In order for all immigration applicants to get a green card in the U.S., now an in-person interview will now be required.
Last Friday, a spokesman for the U.S. Citizenship and Immigration Services announced that this new step is part of Trump’s “extreme vetting” plan.
An interview is already part of most immigration procedures, however now it will be required for refugees, those who have received asylum, and individuals with work visas. In the past, those with work visas were often waived from the interview process.
The new policy change will be taking effect on October 1 according to acting Director James McCament.
In March, Trump’s controversial travel ban executive order was revised and departments were instructed to develop “uniform screening and vetting standards” to better identify those that “present a risk of causing harm.”
Not everyone is in support of this stricter immigration rule.
“The immigration service realized that most of the time it was a colossal waste of everyone’s time,” said William Stock, a Philadelphia-based attorney and former president of the American Immigration Lawyers Association.
Critics argue that it will increase the wait times for green cards and processing the applications are bound to take longer.
Some others are unsure how the interviews will benefit the agency.
“It probably does add some marginal value, but whether that value is enough to offset that additional work is hard to say,” said Stephen Legomsky, the USCIS chief counsel from 2011 to 2013.
But in the past, Carter Langston, a spokesperson for USCIS, said that adding the additional interviews is “an incremental expansion” and that it is “part of a comprehensive strategy to further improve the detection and prevention of fraud and security risks to the United States.”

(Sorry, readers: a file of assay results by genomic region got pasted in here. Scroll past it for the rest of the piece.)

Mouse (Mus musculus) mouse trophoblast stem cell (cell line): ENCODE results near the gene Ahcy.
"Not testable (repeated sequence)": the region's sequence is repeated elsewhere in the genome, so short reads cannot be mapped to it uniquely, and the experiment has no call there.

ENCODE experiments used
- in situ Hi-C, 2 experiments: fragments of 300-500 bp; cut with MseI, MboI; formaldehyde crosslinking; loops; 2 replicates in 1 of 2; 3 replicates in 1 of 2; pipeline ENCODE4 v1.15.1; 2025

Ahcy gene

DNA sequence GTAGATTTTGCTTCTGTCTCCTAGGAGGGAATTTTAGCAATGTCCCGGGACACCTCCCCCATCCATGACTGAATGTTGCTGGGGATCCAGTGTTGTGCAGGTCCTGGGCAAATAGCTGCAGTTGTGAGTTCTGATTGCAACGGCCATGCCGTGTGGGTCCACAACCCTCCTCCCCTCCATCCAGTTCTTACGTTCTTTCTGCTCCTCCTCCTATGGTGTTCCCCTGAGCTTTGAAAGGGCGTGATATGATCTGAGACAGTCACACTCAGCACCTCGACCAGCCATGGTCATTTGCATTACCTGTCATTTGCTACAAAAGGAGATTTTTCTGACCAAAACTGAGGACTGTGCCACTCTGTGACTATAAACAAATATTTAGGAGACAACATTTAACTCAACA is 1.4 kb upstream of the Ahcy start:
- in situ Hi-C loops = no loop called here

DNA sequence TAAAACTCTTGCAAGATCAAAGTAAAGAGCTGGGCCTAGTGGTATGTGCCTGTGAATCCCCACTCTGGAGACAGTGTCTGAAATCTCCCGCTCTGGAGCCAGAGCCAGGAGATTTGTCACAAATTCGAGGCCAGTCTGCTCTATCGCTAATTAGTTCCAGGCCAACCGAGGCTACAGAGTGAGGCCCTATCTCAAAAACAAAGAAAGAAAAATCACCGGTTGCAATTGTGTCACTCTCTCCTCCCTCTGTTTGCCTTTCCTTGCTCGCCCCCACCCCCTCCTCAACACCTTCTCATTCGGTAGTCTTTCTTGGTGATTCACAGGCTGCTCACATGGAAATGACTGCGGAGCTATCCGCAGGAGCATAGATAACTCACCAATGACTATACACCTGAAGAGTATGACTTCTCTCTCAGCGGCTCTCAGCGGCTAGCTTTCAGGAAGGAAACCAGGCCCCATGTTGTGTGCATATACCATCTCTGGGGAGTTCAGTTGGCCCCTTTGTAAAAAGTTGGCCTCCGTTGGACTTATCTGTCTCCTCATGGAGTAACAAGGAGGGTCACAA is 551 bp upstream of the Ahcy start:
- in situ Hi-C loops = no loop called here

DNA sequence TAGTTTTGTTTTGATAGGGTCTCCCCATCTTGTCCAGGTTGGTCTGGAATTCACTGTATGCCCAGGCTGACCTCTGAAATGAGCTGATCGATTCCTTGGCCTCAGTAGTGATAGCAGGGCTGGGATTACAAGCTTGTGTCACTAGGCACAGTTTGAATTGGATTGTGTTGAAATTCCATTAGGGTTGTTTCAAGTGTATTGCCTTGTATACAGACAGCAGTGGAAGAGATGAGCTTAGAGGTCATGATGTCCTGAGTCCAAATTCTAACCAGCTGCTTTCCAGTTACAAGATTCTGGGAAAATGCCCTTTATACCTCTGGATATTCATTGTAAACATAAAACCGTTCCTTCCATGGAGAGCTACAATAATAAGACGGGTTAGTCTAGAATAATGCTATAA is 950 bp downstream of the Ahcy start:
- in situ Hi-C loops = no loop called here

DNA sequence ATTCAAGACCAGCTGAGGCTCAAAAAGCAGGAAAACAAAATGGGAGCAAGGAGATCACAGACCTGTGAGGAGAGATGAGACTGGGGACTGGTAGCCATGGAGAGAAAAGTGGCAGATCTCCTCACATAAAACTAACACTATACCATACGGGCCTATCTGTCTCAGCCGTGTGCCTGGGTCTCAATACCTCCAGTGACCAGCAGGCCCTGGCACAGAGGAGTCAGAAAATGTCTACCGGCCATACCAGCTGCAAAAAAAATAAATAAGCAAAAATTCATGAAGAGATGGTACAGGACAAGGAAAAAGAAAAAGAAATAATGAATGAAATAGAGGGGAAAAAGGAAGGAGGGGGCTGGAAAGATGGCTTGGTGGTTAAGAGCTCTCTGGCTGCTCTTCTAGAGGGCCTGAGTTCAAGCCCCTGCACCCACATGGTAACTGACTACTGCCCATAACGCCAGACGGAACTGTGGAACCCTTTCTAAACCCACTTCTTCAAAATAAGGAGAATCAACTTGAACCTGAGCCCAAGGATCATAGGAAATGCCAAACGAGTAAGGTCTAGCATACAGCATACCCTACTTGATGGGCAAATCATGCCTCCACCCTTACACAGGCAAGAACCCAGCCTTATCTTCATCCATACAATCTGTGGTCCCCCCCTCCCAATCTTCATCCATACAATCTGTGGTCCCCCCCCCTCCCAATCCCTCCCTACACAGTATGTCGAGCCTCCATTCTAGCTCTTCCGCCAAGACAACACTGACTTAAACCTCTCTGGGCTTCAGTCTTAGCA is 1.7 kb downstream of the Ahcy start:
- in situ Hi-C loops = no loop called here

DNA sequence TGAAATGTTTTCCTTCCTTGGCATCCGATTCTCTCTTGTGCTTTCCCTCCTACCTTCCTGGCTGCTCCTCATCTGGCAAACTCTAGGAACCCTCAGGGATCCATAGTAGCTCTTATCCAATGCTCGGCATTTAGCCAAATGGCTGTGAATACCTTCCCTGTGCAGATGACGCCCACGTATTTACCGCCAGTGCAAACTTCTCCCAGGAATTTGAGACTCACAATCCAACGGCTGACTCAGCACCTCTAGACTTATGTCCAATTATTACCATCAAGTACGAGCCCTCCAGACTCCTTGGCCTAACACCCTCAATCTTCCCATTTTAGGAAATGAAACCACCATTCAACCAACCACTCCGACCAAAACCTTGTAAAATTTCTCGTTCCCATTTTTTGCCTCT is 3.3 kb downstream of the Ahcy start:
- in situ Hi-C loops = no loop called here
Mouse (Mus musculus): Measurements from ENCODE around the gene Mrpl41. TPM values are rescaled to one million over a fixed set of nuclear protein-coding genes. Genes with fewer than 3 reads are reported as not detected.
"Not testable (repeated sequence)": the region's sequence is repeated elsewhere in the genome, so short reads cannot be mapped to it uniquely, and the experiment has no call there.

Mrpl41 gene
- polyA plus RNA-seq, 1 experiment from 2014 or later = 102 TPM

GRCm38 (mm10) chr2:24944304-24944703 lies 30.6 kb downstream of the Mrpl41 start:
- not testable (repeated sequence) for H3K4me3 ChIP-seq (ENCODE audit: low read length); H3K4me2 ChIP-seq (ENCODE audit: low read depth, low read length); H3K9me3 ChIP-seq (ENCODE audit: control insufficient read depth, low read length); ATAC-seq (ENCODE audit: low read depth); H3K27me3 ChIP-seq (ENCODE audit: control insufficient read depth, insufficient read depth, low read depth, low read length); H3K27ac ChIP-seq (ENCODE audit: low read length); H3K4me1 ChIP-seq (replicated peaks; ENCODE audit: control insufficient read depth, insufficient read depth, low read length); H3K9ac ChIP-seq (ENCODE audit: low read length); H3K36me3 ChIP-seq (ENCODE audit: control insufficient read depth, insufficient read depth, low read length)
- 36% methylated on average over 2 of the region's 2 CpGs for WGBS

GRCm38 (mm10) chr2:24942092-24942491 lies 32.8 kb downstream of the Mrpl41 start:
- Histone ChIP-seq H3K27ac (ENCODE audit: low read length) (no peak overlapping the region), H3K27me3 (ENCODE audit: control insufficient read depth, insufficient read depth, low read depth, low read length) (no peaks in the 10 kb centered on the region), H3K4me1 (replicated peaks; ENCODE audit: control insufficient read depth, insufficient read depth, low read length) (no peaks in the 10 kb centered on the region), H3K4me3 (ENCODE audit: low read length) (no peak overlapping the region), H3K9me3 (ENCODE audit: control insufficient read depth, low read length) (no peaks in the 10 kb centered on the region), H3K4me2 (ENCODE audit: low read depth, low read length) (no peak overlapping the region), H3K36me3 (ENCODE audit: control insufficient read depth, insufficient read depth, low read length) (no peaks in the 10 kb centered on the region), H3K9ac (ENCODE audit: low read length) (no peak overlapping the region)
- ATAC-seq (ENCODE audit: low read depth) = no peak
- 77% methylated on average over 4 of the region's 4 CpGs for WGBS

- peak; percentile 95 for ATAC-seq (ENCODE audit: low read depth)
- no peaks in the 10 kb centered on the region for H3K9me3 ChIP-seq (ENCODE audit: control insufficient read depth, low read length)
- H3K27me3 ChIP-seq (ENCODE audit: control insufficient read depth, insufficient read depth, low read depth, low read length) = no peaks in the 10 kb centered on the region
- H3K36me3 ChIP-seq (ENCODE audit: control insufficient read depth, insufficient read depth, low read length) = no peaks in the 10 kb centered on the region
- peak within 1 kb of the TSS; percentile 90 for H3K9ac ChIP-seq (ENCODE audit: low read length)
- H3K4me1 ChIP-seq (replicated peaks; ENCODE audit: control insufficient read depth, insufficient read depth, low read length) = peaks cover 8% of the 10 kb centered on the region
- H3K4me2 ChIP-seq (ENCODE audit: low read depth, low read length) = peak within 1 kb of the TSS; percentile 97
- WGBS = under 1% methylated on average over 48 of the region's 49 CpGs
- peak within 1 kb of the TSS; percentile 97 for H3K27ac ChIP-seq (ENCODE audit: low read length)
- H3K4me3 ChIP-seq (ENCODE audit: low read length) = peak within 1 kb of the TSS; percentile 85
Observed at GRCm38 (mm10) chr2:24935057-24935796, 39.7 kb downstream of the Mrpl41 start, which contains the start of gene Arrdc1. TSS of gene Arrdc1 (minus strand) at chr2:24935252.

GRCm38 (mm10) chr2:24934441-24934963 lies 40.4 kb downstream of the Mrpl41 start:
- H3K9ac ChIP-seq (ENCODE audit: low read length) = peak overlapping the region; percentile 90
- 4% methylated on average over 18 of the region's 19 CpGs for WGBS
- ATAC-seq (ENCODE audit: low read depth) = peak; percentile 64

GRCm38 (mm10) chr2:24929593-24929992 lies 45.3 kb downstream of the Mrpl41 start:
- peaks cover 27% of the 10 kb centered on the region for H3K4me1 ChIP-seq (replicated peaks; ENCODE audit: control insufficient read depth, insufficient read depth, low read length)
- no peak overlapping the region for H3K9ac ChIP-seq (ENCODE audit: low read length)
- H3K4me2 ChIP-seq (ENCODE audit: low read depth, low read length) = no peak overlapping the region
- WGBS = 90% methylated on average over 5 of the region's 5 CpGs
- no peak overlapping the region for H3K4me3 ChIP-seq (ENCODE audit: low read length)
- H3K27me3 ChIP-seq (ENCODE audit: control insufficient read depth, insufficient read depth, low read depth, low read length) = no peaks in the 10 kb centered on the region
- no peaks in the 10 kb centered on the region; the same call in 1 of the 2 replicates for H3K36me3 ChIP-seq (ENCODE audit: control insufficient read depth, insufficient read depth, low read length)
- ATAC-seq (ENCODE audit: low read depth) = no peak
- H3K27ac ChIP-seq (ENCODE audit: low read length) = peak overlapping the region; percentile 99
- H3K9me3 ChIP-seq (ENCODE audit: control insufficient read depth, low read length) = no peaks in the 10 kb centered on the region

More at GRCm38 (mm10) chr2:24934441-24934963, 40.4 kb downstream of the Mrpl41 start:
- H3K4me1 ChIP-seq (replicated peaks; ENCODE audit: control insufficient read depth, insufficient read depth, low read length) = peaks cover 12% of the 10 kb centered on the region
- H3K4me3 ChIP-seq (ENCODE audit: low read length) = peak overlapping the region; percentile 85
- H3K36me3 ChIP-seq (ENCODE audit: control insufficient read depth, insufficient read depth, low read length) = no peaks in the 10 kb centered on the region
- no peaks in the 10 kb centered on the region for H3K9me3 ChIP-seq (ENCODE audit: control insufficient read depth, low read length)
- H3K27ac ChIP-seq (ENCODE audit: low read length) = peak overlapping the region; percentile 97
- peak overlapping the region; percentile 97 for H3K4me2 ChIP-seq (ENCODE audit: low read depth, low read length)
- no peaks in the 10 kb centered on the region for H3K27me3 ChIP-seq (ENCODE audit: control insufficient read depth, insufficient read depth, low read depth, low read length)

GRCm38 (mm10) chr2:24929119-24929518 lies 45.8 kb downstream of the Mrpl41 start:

Langston also said the agency has plans in place to help speed up the interview process, which includes more training and will streamline procedures.
In 2015, 122,000 of 168,000 immigrants with work visas received a green card.
According to the agency’s tracking tool, the office is processing applications received from about 6 months prior.
Author’s note: This is Trump’s way of tightening immigration rules, while adding a personal touch to determine who is allowed to stay and work in the U.S. This seems like a much-needed step. Once an immigrant gets a green card you have all of the rights of a U.S. citizen and have much higher chances of becoming a U.S. citizen. If the individual turns out to be involved in criminal activity, it becomes much more difficult to deport them. So why not add an additional measure to help prevent that?